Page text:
Keywords:
sandstone and mudstone particles; rheological deformation; segmented rheological model; rheological limit strain; rheological test

1. Introduction

Interbedded layers of sandstone and mudstone are widespread in Chongqing Province in the People’s Republic of China (PRC). The interbedded deposit ranges from 2294–6440 m [1]. The sandstone and mudstone particles become mixed, and a sandstone and mudstone particle mixture (SMPM) is formed, during excavation of the sandstone-mudstone interbeds [2,3]. In southwest China, SMPM is often used as the main filling material in many filling operations such as rock-fill dams, ports and wharfs [4,5,6].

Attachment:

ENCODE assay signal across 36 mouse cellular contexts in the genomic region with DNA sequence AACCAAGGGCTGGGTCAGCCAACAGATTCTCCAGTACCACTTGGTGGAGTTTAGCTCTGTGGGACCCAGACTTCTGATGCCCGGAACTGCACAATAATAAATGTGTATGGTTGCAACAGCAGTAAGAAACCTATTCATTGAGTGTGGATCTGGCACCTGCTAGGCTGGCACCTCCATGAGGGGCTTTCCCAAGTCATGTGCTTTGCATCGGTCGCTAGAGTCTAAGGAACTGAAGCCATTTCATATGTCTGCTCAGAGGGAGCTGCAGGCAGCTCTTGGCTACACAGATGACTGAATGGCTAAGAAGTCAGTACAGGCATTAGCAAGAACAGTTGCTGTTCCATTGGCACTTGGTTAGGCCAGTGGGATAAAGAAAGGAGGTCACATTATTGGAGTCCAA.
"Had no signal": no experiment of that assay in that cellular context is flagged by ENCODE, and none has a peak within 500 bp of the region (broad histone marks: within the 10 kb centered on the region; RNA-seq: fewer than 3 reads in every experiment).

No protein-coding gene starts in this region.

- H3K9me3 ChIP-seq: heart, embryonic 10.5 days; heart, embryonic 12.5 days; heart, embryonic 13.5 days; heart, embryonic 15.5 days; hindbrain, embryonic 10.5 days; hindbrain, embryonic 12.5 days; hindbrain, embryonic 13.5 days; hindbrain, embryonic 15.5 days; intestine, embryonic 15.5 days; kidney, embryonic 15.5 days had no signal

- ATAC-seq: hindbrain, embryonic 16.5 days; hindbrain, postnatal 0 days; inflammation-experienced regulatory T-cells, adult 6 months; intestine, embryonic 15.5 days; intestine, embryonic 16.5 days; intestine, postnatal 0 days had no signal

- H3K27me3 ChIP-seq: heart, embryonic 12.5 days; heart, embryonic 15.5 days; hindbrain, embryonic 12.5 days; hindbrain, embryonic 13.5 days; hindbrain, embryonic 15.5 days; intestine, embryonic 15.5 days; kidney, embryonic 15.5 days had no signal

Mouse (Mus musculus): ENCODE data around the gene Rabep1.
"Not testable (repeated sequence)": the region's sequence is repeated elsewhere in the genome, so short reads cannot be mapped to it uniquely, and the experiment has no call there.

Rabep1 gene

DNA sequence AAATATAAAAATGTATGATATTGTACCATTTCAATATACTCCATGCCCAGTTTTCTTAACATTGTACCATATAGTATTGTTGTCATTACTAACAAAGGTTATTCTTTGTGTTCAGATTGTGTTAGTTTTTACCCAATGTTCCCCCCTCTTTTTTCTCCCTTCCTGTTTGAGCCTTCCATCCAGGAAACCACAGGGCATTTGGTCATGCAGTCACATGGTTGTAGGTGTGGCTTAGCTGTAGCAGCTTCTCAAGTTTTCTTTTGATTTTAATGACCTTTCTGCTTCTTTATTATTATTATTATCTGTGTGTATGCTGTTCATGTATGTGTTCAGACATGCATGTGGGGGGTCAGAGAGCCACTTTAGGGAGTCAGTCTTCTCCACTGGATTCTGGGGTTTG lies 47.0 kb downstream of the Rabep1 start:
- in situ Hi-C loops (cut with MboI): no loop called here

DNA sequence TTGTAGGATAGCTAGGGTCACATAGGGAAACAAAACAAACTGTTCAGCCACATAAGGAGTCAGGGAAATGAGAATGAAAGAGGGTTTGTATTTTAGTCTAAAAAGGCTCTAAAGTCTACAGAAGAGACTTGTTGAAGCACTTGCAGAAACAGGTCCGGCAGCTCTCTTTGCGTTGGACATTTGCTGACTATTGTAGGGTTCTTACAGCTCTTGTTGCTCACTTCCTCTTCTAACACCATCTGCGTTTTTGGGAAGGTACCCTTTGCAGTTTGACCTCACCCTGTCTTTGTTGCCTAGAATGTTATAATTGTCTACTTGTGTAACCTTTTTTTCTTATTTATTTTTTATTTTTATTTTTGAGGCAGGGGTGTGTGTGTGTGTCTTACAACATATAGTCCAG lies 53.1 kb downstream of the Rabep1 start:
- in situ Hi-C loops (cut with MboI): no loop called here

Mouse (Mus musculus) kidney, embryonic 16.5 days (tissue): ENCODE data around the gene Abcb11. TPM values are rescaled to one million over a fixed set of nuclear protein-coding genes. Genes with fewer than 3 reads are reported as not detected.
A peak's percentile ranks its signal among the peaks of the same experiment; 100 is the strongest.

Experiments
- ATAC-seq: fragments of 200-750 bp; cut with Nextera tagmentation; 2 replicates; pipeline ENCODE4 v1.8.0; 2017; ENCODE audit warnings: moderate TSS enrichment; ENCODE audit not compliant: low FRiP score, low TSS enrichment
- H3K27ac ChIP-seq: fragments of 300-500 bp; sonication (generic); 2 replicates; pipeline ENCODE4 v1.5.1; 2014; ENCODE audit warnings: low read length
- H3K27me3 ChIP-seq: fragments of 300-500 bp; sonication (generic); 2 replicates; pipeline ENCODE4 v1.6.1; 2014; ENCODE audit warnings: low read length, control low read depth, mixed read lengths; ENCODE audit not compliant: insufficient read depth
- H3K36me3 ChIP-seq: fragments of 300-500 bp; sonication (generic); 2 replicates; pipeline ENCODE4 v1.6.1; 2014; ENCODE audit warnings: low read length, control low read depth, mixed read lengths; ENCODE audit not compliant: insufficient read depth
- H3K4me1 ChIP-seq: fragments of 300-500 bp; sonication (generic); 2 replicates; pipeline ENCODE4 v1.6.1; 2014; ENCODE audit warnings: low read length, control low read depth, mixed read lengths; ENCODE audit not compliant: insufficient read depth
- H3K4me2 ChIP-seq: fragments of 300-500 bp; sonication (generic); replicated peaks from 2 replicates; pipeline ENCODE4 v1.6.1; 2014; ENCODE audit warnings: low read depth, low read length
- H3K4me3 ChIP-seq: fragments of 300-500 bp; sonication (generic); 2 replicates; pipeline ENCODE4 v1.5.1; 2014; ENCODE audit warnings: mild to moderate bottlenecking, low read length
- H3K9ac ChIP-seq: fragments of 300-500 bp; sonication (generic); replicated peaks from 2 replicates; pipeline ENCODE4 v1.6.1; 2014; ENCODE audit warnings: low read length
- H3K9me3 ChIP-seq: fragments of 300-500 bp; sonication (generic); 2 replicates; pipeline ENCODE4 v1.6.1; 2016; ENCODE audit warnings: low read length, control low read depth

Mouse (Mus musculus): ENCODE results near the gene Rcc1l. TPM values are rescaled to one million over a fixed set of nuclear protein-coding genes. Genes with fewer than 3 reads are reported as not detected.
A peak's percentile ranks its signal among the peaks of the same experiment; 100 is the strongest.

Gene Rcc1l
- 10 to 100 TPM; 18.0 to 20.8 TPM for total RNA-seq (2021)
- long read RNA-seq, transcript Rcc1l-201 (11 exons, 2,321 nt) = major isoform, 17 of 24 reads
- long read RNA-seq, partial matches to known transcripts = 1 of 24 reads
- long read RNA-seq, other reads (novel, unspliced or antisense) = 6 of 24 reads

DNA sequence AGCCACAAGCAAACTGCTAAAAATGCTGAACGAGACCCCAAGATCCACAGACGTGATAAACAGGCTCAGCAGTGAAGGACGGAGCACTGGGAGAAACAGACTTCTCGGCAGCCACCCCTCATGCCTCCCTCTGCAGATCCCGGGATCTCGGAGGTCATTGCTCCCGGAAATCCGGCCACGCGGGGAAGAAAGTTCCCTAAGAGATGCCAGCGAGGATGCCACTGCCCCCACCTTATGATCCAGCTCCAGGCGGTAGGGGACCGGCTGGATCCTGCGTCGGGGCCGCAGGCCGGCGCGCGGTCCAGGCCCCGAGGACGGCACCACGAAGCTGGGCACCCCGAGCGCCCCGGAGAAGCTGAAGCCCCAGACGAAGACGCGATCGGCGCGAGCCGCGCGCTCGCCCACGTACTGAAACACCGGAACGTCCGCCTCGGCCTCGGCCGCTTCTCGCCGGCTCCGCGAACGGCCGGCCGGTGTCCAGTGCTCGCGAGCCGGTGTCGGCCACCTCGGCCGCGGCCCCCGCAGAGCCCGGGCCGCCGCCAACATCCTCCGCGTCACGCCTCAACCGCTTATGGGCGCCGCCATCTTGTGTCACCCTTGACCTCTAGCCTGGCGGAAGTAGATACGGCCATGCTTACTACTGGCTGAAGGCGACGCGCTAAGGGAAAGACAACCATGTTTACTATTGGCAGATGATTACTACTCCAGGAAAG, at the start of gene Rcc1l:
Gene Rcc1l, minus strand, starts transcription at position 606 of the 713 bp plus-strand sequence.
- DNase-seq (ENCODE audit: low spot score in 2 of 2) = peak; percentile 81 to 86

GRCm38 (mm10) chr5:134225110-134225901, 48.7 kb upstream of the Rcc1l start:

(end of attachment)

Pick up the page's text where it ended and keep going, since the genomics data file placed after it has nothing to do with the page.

It is well established that mudstone particles are likely to disintegrate, soften or even become slime when they become saturated [4,5]. Mudstone particles are easier to break than sandstone particles. The unique physical and mechanical properties of mudstone particles mean that the long-term deformation of a foundation filled with SMPM will be more extensive than that of coarse-grained soil without mudstone particles. Furthermore, this deformation can reduce the strength of SMPM filled in water-front reservoir banks [7,8]. This increased long-term deformation and reduction in strength of the filling material may affect the safety of structures. For example, the horizontal displacement at the top of some piles has exceeded 10 cm in the Huangqi Container Terminal, located in the Three Gorges Reservoir Region. In this case, the deformation seen in the SMPM has been caused by fluctuations in the water level. Another example is Lijiang Airport (Yunnan Province, PRC), where SMPM was used as the runway-foundation filling material. Deformation reached 45.4 cm after a certain period of operation. In addition, the non-uniformity of the foundation settlement resulted in the pavement cracking and serious cavities between the roadbed and pavement, which severely affected the operation of the airport.